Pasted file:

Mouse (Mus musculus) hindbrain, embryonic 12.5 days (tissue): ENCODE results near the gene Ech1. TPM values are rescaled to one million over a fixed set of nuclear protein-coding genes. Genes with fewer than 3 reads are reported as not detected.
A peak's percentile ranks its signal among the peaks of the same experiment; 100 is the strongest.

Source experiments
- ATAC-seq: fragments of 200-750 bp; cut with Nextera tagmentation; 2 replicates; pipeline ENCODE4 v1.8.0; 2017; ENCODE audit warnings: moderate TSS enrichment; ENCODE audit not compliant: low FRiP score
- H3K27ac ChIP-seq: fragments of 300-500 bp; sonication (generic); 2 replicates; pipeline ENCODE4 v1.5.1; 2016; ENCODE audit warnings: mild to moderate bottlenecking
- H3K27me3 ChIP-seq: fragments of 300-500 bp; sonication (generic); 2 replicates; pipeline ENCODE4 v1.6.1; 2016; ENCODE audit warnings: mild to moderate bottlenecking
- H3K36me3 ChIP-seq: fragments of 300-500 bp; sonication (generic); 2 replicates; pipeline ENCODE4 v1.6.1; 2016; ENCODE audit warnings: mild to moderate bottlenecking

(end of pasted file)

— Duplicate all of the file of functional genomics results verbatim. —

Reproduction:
Mouse (Mus musculus) hindbrain, embryonic 12.5 days (tissue): ENCODE results near the gene Ech1. TPM values are rescaled to one million over a fixed set of nuclear protein-coding genes. Genes with fewer than 3 reads are reported as not detected.
A peak's percentile ranks its signal among the peaks of the same experiment; 100 is the strongest.

Source experiments
- ATAC-seq: fragments of 200-750 bp; cut with Nextera tagmentation; 2 replicates; pipeline ENCODE4 v1.8.0; 2017; ENCODE audit warnings: moderate TSS enrichment; ENCODE audit not compliant: low FRiP score
- H3K27ac ChIP-seq: fragments of 300-500 bp; sonication (generic); 2 replicates; pipeline ENCODE4 v1.5.1; 2016; ENCODE audit warnings: mild to moderate bottlenecking
- H3K27me3 ChIP-seq: fragments of 300-500 bp; sonication (generic); 2 replicates; pipeline ENCODE4 v1.6.1; 2016; ENCODE audit warnings: mild to moderate bottlenecking
- H3K36me3 ChIP-seq: fragments of 300-500 bp; sonication (generic); 2 replicates; pipeline ENCODE4 v1.6.1; 2016; ENCODE audit warnings: mild to moderate bottlenecking